Soryu Class diesel-electric submarines are being built by Mitsubishi Heavy Industries and Kawasaki Shipbuilding Corporation for the Japan Maritime Self-Defense Force (JMSDF). Soryu Class is an improved version of the Oyashio Class submarine.
Keel for the first submarine in the class, Soryu (SS-501), was laid down in March 2005. It was launched in December 2007 and commissioned in March 2009. The second submarine Unryu (SS-502) was laid down in March 2006, launched in October 2008 and commissioned in March 2010.
The third submarine Hakuryu (SS-503) was laid down in February 2007 and launched in October 2009 for commissioning in March 2011. The fourth and fifth submarines, Kenryu (SS-504) and Zuiryu (SS-505), were commissioned in March 2012 and March 2013 respectively.
The sixth and seventh submarines in the class Kokuryu (SS-506) and Jinryu (SS-507), were commissioned in March 2015 and March 2016 respectively. The keel for the eighth submarine, Sekiryu (SS-508), was laid in March 2013 and its commissioning took place in March 2017.
The ninth ship Seiryu (SS-509) was commissioned into the JMSDF in March 2018. The tenth and eleventh submarines in the class, Shoryu (SS-510) and Oryu (SS-511) were launched in November 2017 and October 2018 respectively. The next two submarines, SS-512 and SS-513, are currently under construction.
The class is also referred to as the SS 2,900t and the 16SS project. Soryu and Unryu have been named after the World War II aircraft carriers. Soryu was one of the carriers that participated in the Pearl Harbour attack. Both submarines are home-ported at Kure and operated by Subron 5, S-flotilla-1 of the JMSDF.
Soryu Class design and features
Soryu Class carries a hydrodynamic design based on the Oyashio class submarine. It has a larger displacement than any other submarine class in JMSDF’s service. The hull form is made of high tensile steel and is covered with an anechoic coating to reduce the reflection of acoustic waves. Interiors of the submarine boast acoustic isolation of loud components. The submarine features computer-aided X control planes. The design incorporates highly automated systems.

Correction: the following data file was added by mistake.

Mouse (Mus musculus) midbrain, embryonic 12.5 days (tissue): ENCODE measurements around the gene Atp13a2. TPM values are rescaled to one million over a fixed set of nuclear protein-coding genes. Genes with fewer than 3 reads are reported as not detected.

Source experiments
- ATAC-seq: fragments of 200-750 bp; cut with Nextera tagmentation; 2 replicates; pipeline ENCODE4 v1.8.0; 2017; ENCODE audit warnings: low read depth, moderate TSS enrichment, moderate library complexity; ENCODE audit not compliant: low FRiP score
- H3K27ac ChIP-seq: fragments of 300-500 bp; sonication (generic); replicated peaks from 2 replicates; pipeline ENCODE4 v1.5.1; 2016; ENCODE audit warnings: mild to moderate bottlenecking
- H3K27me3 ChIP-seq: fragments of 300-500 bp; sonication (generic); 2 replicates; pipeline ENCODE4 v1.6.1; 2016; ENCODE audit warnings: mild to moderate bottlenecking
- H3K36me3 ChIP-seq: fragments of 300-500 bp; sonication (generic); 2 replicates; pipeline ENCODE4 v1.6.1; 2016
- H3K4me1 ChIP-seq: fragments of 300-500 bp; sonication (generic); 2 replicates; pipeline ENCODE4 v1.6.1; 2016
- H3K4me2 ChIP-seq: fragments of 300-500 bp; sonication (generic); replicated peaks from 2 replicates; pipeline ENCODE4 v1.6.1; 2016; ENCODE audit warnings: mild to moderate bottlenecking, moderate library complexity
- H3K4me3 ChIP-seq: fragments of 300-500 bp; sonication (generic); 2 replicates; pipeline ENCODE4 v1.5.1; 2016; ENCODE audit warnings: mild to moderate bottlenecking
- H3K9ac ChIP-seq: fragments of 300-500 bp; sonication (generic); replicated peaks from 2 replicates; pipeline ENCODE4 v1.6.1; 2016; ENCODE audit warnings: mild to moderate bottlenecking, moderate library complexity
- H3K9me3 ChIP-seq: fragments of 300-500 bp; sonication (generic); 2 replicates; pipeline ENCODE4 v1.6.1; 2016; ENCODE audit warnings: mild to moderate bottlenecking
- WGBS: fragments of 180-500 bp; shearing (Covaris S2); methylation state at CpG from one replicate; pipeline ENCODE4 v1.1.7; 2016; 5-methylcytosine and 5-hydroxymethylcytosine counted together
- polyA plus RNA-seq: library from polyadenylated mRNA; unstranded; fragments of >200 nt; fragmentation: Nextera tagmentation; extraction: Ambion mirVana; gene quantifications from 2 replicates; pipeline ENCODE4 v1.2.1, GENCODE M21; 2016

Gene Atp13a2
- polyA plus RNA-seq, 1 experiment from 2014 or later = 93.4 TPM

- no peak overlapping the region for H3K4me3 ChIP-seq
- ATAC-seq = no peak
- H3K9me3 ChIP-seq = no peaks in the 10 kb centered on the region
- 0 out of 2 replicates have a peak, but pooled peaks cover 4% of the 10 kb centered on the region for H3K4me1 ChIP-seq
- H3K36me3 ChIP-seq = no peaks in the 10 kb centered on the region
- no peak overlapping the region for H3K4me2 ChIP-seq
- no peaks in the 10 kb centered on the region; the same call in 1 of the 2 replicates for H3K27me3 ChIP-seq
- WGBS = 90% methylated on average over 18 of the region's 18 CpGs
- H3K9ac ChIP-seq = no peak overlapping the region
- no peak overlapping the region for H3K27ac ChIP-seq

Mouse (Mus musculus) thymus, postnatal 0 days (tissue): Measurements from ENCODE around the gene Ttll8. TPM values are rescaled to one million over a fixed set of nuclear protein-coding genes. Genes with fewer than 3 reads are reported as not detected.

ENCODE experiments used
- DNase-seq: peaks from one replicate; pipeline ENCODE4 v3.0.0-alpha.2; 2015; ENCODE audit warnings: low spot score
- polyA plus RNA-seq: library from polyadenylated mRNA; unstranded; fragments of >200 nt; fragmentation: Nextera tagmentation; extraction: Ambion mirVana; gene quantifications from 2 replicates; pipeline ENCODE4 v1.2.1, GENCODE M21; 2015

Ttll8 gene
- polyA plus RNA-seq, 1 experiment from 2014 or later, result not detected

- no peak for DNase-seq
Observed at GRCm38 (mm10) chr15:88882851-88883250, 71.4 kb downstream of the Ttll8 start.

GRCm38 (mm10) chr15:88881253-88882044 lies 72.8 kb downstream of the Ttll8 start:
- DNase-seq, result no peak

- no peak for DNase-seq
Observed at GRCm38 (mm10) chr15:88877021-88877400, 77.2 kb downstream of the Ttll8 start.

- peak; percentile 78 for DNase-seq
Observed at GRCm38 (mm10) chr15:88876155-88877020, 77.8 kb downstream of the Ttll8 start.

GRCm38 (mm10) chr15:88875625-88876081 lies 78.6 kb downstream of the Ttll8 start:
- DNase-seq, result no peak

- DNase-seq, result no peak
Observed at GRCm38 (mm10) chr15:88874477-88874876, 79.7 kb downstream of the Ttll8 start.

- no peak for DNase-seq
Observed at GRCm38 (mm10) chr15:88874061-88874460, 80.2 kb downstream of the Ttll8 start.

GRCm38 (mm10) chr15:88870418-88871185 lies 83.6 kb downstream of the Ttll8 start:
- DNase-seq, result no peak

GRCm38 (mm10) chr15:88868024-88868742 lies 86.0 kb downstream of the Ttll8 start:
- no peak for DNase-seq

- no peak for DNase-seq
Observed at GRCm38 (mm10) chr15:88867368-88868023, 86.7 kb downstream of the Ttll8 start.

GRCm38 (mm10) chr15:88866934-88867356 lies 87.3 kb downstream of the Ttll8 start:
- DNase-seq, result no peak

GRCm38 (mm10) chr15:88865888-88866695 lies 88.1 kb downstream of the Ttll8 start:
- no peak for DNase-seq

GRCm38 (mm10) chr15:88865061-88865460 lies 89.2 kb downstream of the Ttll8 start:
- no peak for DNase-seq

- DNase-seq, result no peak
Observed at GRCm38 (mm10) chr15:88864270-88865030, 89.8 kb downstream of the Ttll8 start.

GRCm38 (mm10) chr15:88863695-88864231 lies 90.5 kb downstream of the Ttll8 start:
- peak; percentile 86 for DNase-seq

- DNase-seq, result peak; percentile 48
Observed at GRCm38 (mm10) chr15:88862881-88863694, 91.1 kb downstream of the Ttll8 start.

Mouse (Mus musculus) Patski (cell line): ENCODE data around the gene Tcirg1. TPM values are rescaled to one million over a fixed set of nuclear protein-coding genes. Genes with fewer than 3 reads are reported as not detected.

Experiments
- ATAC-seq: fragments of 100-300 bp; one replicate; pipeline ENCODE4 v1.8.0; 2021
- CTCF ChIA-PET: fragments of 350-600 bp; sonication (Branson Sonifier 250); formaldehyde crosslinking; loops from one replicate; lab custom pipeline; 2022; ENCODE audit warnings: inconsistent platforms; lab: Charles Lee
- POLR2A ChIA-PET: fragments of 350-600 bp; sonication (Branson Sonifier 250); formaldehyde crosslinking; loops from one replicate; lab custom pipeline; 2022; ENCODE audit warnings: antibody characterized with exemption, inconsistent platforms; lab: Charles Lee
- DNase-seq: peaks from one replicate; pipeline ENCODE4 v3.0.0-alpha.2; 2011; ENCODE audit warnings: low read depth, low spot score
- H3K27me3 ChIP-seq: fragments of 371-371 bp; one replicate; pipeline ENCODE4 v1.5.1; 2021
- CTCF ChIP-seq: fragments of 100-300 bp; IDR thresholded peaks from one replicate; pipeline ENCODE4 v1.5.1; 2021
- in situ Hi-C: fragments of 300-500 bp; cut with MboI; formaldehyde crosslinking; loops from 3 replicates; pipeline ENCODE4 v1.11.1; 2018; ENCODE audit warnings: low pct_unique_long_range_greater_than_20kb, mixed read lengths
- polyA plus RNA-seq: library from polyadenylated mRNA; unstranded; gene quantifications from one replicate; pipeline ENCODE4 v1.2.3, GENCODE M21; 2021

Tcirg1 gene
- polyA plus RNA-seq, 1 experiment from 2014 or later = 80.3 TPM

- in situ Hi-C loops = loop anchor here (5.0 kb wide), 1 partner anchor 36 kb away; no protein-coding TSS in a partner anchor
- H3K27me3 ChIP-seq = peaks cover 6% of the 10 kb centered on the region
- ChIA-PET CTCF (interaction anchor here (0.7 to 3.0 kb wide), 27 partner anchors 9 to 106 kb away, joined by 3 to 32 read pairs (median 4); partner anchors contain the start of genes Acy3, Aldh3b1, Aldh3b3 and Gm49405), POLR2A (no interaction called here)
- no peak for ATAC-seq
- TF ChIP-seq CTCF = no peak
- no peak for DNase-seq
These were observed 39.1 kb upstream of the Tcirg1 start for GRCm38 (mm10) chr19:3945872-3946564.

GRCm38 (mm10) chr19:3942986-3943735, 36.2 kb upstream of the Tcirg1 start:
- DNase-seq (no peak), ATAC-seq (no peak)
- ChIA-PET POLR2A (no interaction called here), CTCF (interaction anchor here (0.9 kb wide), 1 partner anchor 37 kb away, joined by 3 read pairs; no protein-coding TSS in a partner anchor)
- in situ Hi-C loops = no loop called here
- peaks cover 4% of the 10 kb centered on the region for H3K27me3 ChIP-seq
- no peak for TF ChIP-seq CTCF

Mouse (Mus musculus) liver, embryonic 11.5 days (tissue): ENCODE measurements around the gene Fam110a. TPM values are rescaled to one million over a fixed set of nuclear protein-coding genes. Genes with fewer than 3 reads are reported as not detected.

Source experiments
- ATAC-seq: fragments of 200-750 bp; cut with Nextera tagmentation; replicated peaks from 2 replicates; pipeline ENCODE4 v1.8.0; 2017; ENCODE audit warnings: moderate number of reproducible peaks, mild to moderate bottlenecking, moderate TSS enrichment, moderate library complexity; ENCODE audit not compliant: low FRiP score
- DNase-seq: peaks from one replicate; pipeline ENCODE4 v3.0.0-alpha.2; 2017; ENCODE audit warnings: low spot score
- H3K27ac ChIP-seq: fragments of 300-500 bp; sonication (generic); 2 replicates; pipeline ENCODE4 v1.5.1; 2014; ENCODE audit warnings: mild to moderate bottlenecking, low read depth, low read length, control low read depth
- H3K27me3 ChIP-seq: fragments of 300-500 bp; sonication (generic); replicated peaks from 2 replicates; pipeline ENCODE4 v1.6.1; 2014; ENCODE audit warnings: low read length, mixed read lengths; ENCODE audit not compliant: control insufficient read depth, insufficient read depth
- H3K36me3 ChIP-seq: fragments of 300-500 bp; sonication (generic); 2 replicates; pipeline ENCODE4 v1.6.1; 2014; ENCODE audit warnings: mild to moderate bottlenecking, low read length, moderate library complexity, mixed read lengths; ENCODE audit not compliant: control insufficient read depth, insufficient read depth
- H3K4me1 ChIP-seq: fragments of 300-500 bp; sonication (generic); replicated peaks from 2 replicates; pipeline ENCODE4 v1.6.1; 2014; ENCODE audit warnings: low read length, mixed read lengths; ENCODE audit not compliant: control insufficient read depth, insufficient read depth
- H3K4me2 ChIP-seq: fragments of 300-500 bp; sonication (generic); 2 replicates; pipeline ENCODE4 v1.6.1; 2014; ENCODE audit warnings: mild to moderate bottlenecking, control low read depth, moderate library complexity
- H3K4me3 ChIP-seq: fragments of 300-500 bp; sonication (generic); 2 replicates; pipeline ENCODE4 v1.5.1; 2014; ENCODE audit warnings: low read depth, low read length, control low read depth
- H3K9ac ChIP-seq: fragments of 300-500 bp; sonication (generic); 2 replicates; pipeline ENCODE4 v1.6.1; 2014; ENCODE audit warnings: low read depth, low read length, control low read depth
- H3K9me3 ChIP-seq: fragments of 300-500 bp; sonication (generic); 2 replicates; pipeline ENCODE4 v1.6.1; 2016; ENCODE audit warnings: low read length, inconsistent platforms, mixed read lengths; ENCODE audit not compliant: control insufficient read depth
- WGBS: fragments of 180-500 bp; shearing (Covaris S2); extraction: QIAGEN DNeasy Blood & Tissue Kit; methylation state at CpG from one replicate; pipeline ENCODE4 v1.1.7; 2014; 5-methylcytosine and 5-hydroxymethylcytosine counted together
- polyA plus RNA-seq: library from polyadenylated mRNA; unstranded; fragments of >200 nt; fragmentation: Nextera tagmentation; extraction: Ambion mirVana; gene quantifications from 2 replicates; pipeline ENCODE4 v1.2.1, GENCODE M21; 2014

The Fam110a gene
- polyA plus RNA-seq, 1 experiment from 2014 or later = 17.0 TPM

The submarine is equipped with Stirling engines for increased propulsion performance and underwater endurance. The engine supports superior submerged operations. The high-performance sonar on-board improves surveillance capabilities. The submarine also features stealth capabilities and enhanced safety measures such as snorkel equipment.
The vessel has an overall length of 84m, a beam of 9.1m and depth of 10.3m. The normal draft of the sub is 8.4m. It has a surfaced displacement of 2,950t and a submerged displacement of 4,200t. Soryu Class complements a crew of 65, including nine officers and 56 enlisted members. The submarine can sail at a surfaced speed of 13kt and a submerged speed of 20kt. It has a maximum range of 6,100nm at 6.5kt speed.
Soryu Class is fitted with six HU-606 533mm torpedo tubes for Type 89 torpedoes and UGM-84 Harpoon anti-ship missiles. The Harpoon has a range of over 124km and speed of 864km/h.
Type 89 is a wire-guided torpedo with active and passive homing modes. It has a maximum speed of 130km/h and can engage targets within the range of 50km. The torpedo can carry a warhead of 267kg.
Sensors / radars
The submarine is equipped with a ZPS-6F navigation or surface search radar. The sonar suite integrates four low-frequency flank arrays, a bow-array, and towed array sonar.
Soryu features ZLR-3-6 electronic support measures (ESM) systems. There are two 3in underwater countermeasure launcher tubes installed for launching acoustic device countermeasures (ADCs).
Soryu is powered by a diesel-electric propulsion system. Two Kawasaki 12V 25/25 SB-type diesel engines and four Kawasaki Kockums V4-275R Stirling engines provide a total power output of 2,900kW surfaced and 6,000kW submerged.